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Versatone is a brand of musical instrument amplifiers manufactured from a plant in Van Nuys, California during the 1960s and 1970s. Versatone amplifiers were owned, designed and produced by inventor G. Robert Hall and his wife Loretta S.Hall. Versatone Amplifiers are still owned by Loretta Hall and the rights were never sold off to anyone.

Its singularity arises from the use of an almost high-fidelity amplification system that rendered good detail in live and recorded applications, its repute as a "secret weapon" among early and current session players, and its rarity in terms of volume of sales.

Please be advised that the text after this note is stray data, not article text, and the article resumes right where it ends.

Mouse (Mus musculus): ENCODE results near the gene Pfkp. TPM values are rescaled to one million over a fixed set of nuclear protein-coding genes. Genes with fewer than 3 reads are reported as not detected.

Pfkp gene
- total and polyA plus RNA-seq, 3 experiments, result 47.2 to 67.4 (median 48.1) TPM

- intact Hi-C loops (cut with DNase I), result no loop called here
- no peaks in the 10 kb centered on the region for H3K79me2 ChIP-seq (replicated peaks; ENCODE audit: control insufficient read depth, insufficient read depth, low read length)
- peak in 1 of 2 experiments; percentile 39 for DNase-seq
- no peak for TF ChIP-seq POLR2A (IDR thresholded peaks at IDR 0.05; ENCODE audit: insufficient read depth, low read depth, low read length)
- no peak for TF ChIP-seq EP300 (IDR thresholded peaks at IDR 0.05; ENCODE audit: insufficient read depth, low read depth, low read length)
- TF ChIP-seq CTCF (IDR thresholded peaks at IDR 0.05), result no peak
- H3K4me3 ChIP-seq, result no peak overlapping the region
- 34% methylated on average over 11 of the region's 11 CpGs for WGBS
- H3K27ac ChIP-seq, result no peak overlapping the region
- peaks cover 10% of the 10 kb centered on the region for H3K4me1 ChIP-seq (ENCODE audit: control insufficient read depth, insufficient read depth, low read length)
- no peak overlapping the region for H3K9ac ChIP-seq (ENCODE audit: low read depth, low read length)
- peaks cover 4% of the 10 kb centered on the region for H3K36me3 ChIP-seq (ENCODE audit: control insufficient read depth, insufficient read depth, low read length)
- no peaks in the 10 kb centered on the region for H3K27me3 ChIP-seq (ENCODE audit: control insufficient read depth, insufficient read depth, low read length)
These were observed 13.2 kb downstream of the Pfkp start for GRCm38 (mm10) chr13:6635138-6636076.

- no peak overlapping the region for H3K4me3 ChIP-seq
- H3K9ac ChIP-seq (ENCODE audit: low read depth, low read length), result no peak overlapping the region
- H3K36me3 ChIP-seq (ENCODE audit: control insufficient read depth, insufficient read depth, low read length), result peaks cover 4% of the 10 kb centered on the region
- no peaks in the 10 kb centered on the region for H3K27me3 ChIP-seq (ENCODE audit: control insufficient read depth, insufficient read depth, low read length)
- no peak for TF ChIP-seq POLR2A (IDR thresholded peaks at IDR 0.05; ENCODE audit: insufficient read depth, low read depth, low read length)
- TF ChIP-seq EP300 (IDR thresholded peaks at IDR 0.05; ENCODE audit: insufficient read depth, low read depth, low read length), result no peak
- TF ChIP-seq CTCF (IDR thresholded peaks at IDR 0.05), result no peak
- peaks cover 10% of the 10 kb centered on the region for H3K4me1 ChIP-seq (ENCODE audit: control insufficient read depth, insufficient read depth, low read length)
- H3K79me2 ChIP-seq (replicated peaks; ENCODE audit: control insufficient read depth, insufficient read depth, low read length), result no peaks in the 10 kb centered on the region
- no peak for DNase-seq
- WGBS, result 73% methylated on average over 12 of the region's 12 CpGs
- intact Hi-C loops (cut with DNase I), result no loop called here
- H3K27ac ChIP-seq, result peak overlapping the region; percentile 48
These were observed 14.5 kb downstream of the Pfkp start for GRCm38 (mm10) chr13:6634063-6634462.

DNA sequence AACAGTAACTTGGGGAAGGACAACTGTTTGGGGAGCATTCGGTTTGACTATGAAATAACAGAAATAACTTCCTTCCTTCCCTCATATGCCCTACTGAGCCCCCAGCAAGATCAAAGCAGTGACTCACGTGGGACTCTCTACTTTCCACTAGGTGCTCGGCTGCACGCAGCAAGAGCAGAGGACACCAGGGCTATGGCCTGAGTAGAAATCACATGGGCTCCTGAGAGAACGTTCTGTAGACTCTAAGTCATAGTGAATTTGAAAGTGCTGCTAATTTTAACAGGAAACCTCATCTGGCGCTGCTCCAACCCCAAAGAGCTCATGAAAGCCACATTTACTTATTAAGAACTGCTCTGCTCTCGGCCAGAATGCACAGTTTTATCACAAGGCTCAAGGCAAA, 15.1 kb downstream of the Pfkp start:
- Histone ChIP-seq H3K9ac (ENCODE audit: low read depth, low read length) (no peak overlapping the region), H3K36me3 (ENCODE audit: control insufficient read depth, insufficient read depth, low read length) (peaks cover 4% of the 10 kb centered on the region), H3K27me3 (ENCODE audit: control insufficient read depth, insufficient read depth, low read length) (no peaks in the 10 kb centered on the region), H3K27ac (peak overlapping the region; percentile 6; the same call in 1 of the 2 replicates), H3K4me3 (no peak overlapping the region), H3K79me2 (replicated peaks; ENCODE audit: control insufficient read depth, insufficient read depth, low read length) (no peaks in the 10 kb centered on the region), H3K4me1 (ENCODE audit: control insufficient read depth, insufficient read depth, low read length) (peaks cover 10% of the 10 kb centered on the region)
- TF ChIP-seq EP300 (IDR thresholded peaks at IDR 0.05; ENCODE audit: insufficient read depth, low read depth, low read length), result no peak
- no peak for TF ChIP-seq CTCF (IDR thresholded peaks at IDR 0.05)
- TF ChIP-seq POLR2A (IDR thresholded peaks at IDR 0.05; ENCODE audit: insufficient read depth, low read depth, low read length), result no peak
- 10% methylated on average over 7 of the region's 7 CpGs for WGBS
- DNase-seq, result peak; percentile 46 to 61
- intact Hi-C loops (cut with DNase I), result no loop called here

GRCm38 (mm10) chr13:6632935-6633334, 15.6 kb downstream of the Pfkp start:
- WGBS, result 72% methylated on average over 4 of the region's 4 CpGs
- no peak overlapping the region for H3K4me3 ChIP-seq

The best-known Versatone amplifier, the Pan-O-Flex, used a bi-amplification design with separate power amplifiers for the high and low frequencies, with output through a single 12-inch speaker. Notable users of this amplifier included bassists Jack Casady of Jefferson Airplane, and Carol Kaye of The Wrecking Crew. The series of amplifiers including guitar and bass guitar models was noted for its high fidelity (unusual for the time), attention to detail, point-to-point wiring and unique ported and baffled enclosures, and unusual tube sections (with 7591 power tubes often used in older Ampeg designs). Later efforts under the name Audio Guild included the guitar-only Grand Prix model, which used a special vibrato circuit licensed from Magnatone, producing a pitch-shifting effect. Current users of Audio Guild equipment include producer Jon Brion, known for his soundtrack work on Punch-Drunk Love and other Paul Thomas Anderson films; session player Stephen Patt, a steel guitarist associated with Ryan Adams and Butch Walker, and session player Chris Solberg (Santana, Eddie Money, Chris Isaak, George Lynch) who played bass using Carol Kaye's Versatone bass amp on such hits as Chris Isaak's Wicked Game. The instrumental group The Versatones from San Francisco play surf music, television & movie themes through original Versatone guitar and bass amplifiers.